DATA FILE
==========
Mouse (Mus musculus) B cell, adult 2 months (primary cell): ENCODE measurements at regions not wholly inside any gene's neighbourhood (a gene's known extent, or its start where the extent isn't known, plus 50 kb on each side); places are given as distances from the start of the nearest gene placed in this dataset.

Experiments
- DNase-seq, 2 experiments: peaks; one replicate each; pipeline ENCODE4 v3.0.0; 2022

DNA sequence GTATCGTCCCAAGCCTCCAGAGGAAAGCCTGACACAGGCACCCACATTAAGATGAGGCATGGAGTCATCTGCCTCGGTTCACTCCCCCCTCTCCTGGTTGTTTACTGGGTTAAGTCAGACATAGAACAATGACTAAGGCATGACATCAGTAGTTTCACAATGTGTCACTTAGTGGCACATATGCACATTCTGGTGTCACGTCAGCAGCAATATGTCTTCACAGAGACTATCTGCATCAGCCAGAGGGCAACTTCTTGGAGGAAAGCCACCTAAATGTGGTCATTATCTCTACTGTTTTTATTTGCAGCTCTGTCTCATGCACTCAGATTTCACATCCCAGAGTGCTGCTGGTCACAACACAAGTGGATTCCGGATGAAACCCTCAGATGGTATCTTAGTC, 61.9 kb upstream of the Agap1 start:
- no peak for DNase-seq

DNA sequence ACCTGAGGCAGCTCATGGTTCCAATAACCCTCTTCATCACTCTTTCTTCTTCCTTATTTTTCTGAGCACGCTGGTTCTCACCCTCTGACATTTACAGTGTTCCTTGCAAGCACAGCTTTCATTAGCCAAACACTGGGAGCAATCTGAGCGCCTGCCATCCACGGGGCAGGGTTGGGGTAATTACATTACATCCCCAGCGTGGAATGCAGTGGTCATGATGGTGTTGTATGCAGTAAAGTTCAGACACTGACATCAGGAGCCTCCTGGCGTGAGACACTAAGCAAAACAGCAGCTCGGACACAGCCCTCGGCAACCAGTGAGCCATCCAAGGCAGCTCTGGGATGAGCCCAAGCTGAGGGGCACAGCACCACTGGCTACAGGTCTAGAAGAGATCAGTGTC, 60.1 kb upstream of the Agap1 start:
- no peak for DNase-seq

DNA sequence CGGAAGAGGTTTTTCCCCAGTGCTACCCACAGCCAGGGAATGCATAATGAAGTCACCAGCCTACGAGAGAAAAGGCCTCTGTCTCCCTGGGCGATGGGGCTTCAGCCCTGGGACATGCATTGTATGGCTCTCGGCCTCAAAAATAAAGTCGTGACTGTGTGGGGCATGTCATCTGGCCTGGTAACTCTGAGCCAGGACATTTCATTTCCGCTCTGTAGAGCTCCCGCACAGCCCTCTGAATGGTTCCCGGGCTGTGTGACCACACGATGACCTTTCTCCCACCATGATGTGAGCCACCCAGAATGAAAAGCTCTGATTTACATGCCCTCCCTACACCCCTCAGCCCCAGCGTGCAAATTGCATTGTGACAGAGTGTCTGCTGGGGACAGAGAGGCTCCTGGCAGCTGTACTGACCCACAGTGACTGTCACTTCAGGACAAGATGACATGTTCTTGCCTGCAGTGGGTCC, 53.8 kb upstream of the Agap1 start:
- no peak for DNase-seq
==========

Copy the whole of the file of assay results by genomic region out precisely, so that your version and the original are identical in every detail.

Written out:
Mouse (Mus musculus) B cell, adult 2 months (primary cell): ENCODE measurements at regions not wholly inside any gene's neighbourhood (a gene's known extent, or its start where the extent isn't known, plus 50 kb on each side); places are given as distances from the start of the nearest gene placed in this dataset.

Experiments
- DNase-seq, 2 experiments: peaks; one replicate each; pipeline ENCODE4 v3.0.0; 2022

DNA sequence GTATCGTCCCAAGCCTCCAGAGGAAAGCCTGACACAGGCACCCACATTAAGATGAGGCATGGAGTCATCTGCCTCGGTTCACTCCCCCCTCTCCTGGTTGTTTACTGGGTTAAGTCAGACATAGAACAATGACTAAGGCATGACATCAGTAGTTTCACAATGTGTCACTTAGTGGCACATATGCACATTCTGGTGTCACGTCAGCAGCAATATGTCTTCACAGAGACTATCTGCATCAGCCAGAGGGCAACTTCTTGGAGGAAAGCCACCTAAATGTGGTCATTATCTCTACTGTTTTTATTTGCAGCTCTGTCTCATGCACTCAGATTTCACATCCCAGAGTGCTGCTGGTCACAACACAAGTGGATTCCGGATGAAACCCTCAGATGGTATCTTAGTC, 61.9 kb upstream of the Agap1 start:
- no peak for DNase-seq

DNA sequence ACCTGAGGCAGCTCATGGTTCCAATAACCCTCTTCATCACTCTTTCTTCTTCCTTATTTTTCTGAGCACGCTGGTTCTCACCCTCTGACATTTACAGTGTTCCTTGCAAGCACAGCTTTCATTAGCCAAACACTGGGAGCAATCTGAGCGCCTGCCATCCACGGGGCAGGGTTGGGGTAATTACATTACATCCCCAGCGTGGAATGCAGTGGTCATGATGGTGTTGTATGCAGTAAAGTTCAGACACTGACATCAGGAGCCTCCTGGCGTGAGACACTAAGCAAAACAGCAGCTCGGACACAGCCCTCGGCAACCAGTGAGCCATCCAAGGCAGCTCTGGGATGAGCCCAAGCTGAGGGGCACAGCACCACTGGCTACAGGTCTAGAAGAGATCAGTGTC, 60.1 kb upstream of the Agap1 start:
- no peak for DNase-seq

DNA sequence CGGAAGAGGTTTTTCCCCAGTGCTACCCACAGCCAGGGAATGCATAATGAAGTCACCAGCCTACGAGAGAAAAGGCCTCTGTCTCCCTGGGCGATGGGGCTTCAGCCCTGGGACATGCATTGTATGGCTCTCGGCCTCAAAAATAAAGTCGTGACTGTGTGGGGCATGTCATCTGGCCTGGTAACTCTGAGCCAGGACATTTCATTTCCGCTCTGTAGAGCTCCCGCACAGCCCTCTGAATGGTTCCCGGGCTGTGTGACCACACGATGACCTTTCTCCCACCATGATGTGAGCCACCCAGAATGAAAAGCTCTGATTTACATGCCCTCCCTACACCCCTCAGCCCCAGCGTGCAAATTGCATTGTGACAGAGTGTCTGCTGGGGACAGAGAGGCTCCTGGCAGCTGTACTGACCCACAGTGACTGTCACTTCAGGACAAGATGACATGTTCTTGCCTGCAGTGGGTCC, 53.8 kb upstream of the Agap1 start:
- no peak for DNase-seq